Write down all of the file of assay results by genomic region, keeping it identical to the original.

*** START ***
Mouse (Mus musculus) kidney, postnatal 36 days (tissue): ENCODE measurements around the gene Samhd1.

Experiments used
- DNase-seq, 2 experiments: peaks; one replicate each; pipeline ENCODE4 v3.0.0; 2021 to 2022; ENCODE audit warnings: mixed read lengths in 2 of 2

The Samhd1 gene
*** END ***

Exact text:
Mouse (Mus musculus) kidney, postnatal 36 days (tissue): ENCODE measurements around the gene Samhd1.

Experiments used
- DNase-seq, 2 experiments: peaks; one replicate each; pipeline ENCODE4 v3.0.0; 2021 to 2022; ENCODE audit warnings: mixed read lengths in 2 of 2

The Samhd1 gene